Presentations: Avoid emotion at your peril

By April 26, 2012Presentation Skills

Ben, our “social” guru at recently posted an interesting blog by Ethos3 on “How to use emotion in presentations”. There was lots of good stuff in it to pick up on and I just wanted to add my tuppence’s worth by going back to the most basic principle about any presentation: which is, of course, that presentations are not about informing. If all your presentation does is “inform”, then please, in your own interests, cancel the presentation and send them the slides or an email. Presentations motivate activity. That activity will come down to changing, or moving in some way, how your audience of 1 or 1000 think, feel, or act. You will either be shifting their intellectual perspective about the subject matter; or altering their attitudes and feelings towards it; or inspiring them to act differently in relation to it.

That then begs the question, so what do we need to do in order to push the “action button” in our audience’s brains. The full answer is too long for now, but one of the many ways of thinking about the brain distinguishes between the rational brain and the emotional brain. We all love to think that its our rational brain that makes the ultimate decision, based of course on analysis of the situation, some good logical thought, weighing it all up, and thereby coming to a sensible conclusion – and business in particular worships at this altar.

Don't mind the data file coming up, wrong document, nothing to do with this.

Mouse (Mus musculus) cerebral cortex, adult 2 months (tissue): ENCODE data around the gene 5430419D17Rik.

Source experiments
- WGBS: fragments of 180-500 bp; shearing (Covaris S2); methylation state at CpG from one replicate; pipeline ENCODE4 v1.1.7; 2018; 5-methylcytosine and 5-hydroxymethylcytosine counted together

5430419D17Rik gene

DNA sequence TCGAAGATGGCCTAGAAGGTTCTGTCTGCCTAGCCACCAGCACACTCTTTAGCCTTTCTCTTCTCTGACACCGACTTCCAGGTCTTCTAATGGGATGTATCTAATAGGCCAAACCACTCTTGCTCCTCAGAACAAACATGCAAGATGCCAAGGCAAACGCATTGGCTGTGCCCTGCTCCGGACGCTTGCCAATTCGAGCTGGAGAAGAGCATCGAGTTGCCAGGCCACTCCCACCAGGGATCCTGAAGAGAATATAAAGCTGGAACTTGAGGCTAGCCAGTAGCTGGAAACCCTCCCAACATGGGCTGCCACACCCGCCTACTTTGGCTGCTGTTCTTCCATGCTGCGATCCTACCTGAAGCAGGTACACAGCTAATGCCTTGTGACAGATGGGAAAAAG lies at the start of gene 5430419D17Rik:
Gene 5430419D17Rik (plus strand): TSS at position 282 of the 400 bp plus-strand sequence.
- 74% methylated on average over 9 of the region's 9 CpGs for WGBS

The reality of course, as anyone who’s bought a house will tell you, is that, sure, the rational boxes in our brains need to be ticked (3 bedrooms, 2 bathrooms, no more than 5 miles from the station etc), but we’ll end up with a choice, and that’s where the emotional brain will kick in, 9 times out of 10 (oh yes, this feels great. I know it needs more work than any of the others, but its only a tiny bit more expensive, and c’mon, it just “feels” right!). In the final analysis, the emotional brain rules the roost. If you’re interested in this stuff and want more, then check out Switch by the Heath brothers, Dan and Chip.

Anyway, the moral of the story is that you have to find ways to communicate with your audience’s emotional brain. What’s that all about, well not enough time now, but the Ethos3 blog is a good start. From a content point of view its absolutely about the right stories, surprising facts and stats, metaphors and all that good stuff. From a performance point of view, on the other hand, its certainly about the authentic emotional state you’re giving off – and that’s another story involving our friends “mirror neurons”. In a nutshell, do you sound like you “care” about what you’re talking about? Because if you don’t, they sure as heck won’t – and frankly, why should they?!

Thanks for your blog Ethos3. As you say, people, and particularly the world of business tend to look down on and ridicule that “emotion” word – big error.

PS. Kate Peter’s comment was interesting and valid, so long as you are taking into account your audience’s cultural and emotional state. But careful – you can scare the living daylights out of folk with “authentic emotion”, which may not necessarily be your ambition – or maybe that’s exactly your aim.




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